COMBATIVE,abrasive and endlessly active, William J. Bennett made himself for 20 months the symbol of the federal government's determination to reduce the use of illegal drugs. As he now leaves the administration, he can see some visible improvements. There's good evidence that the number of people using these drugs is down, and not only among the casual consumers. The numbers of emergency room admissions involving drugs have been falling in many cities, as well as the numbers of criminal defendants who, on arrest, test positively.
There are many reasons for this progress, certainly not all of them related to Mr. Bennett and pressure from the feds. Some of the figures suggest that the infatuation with drugs was beginning to fade before he took office. But he and the man who appointed him, President Bush, can take at least modest credit. They tried to give direction to an already growing national consensus that the drug trade was an enemy to be fought everywhere. Earlier in the 1980s, there were plenty of people willing to think that a little cocaine was merely amusing and that it was only the wholesalers -- the kingpins, to use that favorite term -- who ought to be pursued seriously. Mr. Bennett had the good fortune to take up the drug czarship at the point at which people had seen enough damage and enough deaths to understand that the sellers exist only as long as there are buyers. One of Mr. Bennett's most useful decisions was to press hard for moving against users as well as traffickers.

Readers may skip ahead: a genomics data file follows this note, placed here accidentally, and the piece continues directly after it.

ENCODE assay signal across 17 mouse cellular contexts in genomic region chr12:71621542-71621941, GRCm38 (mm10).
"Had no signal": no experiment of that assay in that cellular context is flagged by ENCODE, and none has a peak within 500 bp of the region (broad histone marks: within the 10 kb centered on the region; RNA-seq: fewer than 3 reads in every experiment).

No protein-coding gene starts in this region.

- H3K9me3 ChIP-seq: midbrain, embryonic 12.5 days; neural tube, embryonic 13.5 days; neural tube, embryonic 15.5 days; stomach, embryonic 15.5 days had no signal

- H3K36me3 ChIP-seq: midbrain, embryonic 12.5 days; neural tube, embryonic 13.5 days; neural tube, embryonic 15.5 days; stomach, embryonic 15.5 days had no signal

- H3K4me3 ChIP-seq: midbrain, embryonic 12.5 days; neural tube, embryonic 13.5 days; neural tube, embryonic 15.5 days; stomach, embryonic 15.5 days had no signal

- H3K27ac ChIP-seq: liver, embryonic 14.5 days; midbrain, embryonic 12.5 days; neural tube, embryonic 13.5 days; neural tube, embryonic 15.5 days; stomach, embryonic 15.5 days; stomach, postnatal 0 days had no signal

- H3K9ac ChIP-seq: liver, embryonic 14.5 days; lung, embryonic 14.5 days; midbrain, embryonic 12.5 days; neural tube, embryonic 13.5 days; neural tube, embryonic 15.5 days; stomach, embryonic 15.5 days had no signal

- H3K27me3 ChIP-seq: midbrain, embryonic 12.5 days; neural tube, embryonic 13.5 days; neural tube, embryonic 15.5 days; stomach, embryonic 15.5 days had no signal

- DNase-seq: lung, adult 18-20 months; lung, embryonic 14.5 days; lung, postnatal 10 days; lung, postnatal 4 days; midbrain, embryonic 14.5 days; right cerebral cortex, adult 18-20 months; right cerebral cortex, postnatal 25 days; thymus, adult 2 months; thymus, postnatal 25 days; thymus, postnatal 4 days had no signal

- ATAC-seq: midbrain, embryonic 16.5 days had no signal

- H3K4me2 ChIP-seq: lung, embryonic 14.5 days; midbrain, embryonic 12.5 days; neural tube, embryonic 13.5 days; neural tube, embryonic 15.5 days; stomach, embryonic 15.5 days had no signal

His czarship had its failures as well. His method involved a tendency to overpromise -- and on occasion to sound off like, well, to use his own term, a "gasbag." In the early days, a year and a half ago, the city of Washington was to have been a priority of the crusade. But the czar's interests shifted elsewhere as the highly politicized quarrel over a new jail site dragged on interminably and the rumors about the mayor's addiction grew more audible.
Mr. Bennett is wrong, incidentally, in calling the city a "basket case" last year before he got into the case. Washington has a strong police department that was doing good and courageous work then as now. One deeply dismaying peculiarity of the drug phenomenon is that as actual usage declines, drug-generated street violence continues to rise. Neither Mr. Bennett nor anyone else has a good solution to that other than to increase the police force.
The allure of drugs continues to be a profound menace in this country. But for the first time since this epidemic began, there's now a sense that it is no longer wildly out of control. That's a great difference from two years ago, and many thousands of Americans, including Mr. Bennett, can take satisfaction in the contributions that they have made to it.